And I was like “okay, cool” — so for the opening of ‘Witherbud’, I used [this] five-note cell to make an infinity series. What I was trying to do was mirror this process of withering and budding; essentially, you have this interplay between this series — some of these intervals condensed to the nuts and bolts — and the actual quotations, and having them grow into each other, and out of each other, and morph between each other. At the same time, I added a Risset rhythm as well. A Risset rhythm is an illusion that is [like] a rhythmic analogue of a Shepard tone scale: a Shepard tone is a scale that always seems like it’s rising infinitely (but it’s not!), and a Risset rhythm can either accelerate infinitely, or decelerate infinitely. It’s kind of the basis of ‘After Images’, as well; it’s the basis of a lot of my music from the past six years.
That’s fascinating — so how did you utilise the idea of the risset rhythm in ‘Witherbud’?
What I was trying to do there is use the Risset rhythm to distort the theme. If you make that theme go faster and faster, you get to a point where — like a rocket going into outer space — what happens is [that] a rocket gets to a certain point in the atmosphere, and then bits fall off the rocket so it can go faster or whatever. If you’re gonna speed up a theme, or any melody, there’s a point where bits are gonna fall off. You’ve either got to jettison some of the pitches, you might turn a few into grace notes… All these processes in order to compress a theme. So what I do at the start of ‘Witherbud’ is I start with this eternally rising canon, and that gets faster and faster, gets compressed, and becomes the royal theme — which is the main theme of The Musical Offering. And at its fastest point, it morphs into my infinity series, and that kind of goes a bit nuts. So in a nutshell, [that’s] what happens over ‘Witherbud’. I wasn’t sure what the withering was, and I wasn’t sure what the budding was… but one of them is one of them. -laughs-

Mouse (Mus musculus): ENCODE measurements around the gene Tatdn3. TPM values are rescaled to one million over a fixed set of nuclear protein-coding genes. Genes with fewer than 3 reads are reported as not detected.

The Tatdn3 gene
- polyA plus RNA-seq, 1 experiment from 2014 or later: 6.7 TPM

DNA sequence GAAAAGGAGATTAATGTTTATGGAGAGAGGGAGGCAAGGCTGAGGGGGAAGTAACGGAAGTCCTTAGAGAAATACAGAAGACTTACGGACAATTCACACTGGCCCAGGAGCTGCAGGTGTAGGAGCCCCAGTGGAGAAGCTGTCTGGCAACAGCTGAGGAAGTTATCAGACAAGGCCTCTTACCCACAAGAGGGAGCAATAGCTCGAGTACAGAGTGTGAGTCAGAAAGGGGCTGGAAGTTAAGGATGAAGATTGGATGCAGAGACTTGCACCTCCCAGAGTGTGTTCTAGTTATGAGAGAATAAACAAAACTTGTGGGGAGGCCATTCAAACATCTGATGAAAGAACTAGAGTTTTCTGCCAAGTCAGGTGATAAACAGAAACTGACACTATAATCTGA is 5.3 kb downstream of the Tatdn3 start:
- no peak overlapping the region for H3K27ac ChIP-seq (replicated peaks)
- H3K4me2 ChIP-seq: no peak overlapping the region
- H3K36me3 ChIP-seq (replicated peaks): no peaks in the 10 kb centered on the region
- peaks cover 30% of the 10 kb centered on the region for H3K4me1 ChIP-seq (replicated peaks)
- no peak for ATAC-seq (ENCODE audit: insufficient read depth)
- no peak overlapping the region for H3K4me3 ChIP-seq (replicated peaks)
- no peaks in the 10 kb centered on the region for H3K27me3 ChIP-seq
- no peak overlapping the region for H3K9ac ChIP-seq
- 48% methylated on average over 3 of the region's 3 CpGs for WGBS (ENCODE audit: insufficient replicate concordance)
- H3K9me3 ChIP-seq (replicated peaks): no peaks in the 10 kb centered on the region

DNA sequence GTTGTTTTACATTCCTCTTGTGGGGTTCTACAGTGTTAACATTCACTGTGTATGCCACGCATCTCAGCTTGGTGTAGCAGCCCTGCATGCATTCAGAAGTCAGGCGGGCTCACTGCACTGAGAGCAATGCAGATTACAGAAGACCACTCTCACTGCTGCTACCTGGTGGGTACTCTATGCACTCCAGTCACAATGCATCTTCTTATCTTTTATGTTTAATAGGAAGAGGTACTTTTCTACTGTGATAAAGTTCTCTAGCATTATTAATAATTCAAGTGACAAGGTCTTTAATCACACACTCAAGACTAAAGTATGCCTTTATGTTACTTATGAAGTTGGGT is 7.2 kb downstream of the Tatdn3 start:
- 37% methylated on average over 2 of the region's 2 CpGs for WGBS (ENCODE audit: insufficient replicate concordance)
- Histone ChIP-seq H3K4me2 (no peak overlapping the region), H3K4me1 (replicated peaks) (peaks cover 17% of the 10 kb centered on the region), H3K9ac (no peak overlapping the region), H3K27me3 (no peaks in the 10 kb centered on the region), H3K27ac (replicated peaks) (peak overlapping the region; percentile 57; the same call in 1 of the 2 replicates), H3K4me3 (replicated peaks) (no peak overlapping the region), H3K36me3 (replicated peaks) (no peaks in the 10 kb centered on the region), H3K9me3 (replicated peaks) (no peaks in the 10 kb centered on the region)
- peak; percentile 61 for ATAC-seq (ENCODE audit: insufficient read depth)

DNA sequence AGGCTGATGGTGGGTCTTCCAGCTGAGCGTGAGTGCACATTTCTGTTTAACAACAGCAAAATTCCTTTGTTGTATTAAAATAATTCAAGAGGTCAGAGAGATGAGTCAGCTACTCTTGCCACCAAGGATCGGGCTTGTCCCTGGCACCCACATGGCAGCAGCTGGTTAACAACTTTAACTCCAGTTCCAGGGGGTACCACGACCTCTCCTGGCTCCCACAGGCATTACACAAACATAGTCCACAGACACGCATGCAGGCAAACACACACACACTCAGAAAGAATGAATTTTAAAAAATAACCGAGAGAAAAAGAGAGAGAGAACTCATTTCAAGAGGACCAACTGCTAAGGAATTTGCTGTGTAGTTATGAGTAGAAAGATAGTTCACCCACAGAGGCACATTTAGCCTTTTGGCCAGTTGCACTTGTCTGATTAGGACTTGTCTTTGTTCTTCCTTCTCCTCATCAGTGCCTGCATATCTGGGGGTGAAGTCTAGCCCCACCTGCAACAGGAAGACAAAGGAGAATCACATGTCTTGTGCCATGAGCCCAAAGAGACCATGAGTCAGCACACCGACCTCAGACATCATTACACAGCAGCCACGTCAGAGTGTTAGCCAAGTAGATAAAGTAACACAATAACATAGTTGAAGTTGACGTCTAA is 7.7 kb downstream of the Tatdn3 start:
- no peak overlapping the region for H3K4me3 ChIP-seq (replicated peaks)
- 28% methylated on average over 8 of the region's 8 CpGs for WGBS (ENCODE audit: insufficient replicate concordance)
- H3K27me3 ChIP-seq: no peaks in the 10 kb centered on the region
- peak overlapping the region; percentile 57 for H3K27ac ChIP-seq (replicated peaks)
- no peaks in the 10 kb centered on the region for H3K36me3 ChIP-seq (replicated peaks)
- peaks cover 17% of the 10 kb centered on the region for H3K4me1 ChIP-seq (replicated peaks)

It’s like you’re applying these illusory processes to the found object — so in a sense, that makes it a lot easier for the audience to pick up on them, and thus you’re able to reckon the process-centre with the modernist European aesthetic!